I had to think back a while longer, and then replied: “Something in the region of her spine, if I recall, right?”
“Yes, there are two triangles there.”
And even though I could not see him at that moment, I could feel as if he was showing me with his hands exactly where these two triangles began to expand and widen.
“And so,” he says,” while taking in a breath with the full depth of its lungs, the cow expands them in volume, and then lets out a ‘moo’ that’s heard for miles around. Do you agree?”
“Yes,” I said.
“Well, there you are—an example of how the singer should properly take a breath.”
Thus, you see, the language of allegory and examples from everyday life is very helpful. It is much simpler and more understandable than using professional terms, because we live our lives in the midst of these very images. It’s a different matter that sometimes one has difficulty connecting stories from everyday life to the meaning and content of a given liturgical hymn. But in such cases God comes to one’s aid. I never prepare what to say in advance, but at the moment when I have to explain something, clarity comes into my heart, telling me what I have to say.
NG: How do you work on variable (proper) hymns?
VG: In the Orthodox Church, worship is impossible without variable [proper] hymns. It is the variable hymns—troparions, stichera, prokeimena—that constitute the essence of worship, which is why the Typikon or ordo of the Church is unique and complex. To be sure, we address God in the fixed, unchanging hymns as well, but the very essence of each service is to be found in the variable hymns.
Naturally, I explain the texts. Let us take, as an example, the preparation for the Matins of Great and Holy Friday. This service contains many stichera, which are very beautiful, but it would be impossible to sing this service prayerfully without explaining to the choir singers in the most basic terms what the texts mean. Unfortunately, not everyone is able to understand the Church Slavonic language in the same way I learned it at the Podvorye. But, nevertheless, we are all learning, and people are drawn to knowledge. In the midst of the rehearsal, we take a little break: I say: “This is what is being sung here. Look at the text, read it carefully. Still unclear? Then let me explain to you.”
NG: It can be very disconcerting when the singing of a church choir seems decent enough, but one cannot understand the words of the changeable hymns such as stichera. Is there some secret solution to this?
VG: Once Vladyka Longin told me: “Volodya, a while back I invited a visitor—Eugene Tugarinov , a former teacher at the Moscow Conservatory. He came to one of our services and said to me: ‘Your singing is very good, but I could not understand a single word.’” And this is from a man with great experience in directing church choirs. Vladyka said: “Something must be done so that the words are clearly understood.” I then spent a few years (years!) studying this question—how to make sure that the words are clearly audible.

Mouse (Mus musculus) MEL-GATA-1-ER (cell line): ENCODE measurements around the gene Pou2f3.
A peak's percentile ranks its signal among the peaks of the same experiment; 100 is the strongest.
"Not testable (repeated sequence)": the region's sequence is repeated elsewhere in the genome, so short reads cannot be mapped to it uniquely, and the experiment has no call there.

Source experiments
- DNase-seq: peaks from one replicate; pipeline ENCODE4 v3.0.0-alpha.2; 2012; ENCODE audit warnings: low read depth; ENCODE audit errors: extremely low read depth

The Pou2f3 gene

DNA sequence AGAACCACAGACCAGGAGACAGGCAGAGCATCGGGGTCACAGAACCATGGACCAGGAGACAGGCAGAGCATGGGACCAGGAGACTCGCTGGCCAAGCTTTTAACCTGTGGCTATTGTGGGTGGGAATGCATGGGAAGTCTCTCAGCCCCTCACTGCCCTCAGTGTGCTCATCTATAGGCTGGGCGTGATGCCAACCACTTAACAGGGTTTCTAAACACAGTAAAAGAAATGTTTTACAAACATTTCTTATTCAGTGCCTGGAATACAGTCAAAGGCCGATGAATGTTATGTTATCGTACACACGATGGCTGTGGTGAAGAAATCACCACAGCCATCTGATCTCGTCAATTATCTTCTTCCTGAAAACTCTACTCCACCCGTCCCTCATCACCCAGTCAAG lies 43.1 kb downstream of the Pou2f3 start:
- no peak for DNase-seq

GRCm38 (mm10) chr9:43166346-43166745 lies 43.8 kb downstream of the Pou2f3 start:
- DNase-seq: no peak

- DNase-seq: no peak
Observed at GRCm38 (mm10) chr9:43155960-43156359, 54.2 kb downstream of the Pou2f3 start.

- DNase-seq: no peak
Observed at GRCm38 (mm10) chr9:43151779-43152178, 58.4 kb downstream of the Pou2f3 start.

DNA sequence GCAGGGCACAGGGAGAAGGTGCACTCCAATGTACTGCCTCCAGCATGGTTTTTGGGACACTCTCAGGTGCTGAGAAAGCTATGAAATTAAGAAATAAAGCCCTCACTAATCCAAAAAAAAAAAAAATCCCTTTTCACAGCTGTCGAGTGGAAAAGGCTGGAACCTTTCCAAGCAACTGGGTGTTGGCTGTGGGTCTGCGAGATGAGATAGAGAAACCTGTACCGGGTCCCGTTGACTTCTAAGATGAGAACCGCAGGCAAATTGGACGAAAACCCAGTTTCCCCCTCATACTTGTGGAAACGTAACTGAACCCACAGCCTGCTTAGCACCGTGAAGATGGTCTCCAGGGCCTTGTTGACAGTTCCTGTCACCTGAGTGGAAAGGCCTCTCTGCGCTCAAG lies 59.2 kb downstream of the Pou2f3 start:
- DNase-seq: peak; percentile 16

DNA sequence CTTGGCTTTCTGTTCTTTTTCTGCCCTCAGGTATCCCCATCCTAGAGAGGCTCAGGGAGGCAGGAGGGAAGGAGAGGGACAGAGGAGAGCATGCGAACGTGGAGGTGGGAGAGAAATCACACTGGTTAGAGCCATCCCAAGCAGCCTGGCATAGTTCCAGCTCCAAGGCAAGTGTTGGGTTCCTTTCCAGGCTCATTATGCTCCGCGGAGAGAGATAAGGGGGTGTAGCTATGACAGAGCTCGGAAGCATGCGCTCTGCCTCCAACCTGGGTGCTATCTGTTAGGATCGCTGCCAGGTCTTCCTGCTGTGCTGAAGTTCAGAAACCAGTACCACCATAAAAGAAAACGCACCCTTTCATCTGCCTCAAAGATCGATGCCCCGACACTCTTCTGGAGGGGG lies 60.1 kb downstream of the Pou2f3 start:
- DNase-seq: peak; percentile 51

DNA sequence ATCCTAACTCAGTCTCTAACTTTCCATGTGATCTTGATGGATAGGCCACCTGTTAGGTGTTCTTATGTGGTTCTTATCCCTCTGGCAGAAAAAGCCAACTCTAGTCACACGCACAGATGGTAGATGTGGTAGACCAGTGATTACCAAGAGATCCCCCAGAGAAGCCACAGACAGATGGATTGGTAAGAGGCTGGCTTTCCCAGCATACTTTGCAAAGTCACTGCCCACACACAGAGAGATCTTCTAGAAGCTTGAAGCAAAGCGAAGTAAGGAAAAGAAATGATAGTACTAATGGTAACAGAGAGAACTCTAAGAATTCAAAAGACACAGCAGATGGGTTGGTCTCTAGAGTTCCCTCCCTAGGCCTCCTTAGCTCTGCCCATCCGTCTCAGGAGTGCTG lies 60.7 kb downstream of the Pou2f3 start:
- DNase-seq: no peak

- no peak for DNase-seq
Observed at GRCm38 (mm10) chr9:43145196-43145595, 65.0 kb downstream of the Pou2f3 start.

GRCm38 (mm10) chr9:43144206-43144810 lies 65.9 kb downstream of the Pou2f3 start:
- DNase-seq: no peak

So, in answer to your question, I will share with you a small portion of this science. One must learn to project consonants (not vowels, but consonants) through all the obstacles (lips, teeth) that are involved in forming them, and once you do that, the consonant sound will clearly manifest itself. Generally, the better the resonance in the church, the worse it is for the parishioners. That is, the acoustics may be good for singing in general, for the vowels, but this destroys the consonants. The choir loves it: the singers let out just a little bit of volume, and the sound soars on its own accord. But to the congregation the words become incomprehensible. This is why I always teach my singers to “punch through” the resonant acoustics, so to speak, by exaggerating their consonants. As a result, one begins to hear good diction, and the people who are standing in the church are no longer merely listening to musical sounds, but for them the choir becomes like an open liturgical book, which they are able to read. I simply do not understand how one can come to a service and not understand what the choir is singing. This, in my opinion, is just horrible.
NG: In one of your interviews you cited Father Matfey’s words: “One must sing the service in such a way so as not to be ashamed before God and the saints.” This undoubtedly implies great concentration, yet people by nature tend to become distracted. How do you strive to preserve a focused attention, your own, and that of your choir?